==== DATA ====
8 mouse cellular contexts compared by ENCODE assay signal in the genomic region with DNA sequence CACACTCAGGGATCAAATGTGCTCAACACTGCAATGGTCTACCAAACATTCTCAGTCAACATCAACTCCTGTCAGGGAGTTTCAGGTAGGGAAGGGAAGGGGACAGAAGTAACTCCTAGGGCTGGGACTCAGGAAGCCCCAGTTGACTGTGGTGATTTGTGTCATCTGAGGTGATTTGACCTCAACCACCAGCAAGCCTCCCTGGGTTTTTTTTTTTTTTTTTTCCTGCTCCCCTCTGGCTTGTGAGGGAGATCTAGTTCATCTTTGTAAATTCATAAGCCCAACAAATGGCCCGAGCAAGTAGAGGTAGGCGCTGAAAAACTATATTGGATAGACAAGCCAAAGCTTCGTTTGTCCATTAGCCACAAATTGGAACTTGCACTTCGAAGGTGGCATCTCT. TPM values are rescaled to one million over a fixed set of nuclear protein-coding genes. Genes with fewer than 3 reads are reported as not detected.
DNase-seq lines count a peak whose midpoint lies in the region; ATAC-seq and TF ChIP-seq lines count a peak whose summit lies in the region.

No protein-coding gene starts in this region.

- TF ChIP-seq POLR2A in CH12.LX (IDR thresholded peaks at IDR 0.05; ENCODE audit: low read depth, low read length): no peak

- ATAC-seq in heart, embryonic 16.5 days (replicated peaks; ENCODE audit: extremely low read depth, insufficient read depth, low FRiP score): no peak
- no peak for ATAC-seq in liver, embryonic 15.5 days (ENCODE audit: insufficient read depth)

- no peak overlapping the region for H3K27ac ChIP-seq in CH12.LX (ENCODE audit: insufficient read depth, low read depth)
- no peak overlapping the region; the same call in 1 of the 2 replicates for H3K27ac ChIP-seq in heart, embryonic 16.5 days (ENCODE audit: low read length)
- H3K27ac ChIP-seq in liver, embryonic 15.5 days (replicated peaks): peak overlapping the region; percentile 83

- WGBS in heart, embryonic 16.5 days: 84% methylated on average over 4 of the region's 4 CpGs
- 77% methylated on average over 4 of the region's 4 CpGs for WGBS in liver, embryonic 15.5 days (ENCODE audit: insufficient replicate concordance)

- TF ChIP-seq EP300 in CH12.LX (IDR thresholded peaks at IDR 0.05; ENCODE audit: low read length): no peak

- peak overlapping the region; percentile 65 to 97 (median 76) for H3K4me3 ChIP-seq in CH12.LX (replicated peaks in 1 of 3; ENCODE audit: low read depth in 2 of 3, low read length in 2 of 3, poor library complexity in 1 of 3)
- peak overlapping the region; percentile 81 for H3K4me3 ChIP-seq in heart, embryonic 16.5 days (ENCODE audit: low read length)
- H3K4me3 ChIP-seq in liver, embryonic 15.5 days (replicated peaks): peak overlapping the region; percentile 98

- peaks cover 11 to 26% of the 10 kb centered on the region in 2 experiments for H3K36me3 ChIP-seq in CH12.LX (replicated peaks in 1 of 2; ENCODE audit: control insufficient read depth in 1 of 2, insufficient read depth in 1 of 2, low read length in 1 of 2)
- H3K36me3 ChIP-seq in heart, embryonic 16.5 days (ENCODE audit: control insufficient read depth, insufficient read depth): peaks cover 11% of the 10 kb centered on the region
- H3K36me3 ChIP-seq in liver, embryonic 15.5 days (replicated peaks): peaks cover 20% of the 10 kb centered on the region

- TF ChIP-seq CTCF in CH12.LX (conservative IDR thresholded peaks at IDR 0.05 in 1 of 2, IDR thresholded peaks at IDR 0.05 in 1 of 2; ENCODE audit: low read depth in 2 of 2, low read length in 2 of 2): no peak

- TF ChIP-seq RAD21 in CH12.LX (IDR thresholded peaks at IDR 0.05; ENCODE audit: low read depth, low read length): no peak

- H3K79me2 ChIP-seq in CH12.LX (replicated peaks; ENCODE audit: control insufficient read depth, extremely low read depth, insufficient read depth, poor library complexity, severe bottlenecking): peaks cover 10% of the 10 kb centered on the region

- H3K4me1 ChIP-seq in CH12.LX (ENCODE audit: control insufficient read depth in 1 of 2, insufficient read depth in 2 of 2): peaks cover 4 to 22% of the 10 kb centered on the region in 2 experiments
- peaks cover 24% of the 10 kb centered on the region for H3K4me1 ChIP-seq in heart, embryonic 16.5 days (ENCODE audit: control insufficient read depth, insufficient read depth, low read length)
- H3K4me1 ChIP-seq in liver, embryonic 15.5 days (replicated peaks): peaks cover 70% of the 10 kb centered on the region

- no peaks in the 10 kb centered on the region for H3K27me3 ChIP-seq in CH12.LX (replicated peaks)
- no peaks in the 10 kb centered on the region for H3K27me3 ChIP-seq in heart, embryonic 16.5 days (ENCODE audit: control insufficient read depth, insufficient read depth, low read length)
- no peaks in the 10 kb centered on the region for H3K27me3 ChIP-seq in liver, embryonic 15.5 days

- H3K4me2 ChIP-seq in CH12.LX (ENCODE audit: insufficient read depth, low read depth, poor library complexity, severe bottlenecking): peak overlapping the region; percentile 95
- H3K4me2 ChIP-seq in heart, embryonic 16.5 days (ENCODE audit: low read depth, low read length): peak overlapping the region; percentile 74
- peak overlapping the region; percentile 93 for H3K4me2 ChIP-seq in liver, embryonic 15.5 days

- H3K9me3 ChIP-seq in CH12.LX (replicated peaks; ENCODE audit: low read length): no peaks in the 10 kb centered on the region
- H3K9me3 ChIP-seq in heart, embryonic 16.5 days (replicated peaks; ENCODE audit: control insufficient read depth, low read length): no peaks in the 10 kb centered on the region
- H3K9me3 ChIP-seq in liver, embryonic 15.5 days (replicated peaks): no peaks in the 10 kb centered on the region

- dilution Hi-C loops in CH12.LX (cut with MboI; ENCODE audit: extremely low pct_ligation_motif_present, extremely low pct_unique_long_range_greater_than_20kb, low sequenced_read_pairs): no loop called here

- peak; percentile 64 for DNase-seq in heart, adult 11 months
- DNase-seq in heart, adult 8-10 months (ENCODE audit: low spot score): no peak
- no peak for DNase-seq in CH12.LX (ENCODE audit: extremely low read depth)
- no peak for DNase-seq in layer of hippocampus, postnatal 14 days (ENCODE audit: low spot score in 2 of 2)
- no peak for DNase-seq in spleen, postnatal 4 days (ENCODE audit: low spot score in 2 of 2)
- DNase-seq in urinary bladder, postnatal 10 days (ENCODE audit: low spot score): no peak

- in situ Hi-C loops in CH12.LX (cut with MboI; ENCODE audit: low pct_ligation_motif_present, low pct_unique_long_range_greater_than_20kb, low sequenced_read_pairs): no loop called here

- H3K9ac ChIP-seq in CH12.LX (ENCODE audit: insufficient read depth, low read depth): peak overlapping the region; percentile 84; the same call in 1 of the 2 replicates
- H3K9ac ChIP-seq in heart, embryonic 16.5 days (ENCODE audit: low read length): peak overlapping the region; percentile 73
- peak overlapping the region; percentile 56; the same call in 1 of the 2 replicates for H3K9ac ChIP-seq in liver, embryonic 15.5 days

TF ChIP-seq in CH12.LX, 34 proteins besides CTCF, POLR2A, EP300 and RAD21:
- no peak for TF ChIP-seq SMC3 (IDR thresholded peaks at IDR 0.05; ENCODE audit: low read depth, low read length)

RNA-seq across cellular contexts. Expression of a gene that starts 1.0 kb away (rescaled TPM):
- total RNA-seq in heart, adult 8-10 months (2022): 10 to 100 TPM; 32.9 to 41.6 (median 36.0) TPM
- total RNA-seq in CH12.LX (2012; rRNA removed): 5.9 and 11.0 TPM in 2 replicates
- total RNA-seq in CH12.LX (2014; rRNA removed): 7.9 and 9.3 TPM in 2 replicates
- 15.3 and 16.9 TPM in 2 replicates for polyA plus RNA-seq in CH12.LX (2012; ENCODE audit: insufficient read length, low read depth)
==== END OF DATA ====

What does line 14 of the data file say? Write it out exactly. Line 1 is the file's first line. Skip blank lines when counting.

- peak overlapping the region; percentile 81 for H3K4me3 ChIP-seq in heart, embryonic 16.5 days (ENCODE audit: low read length)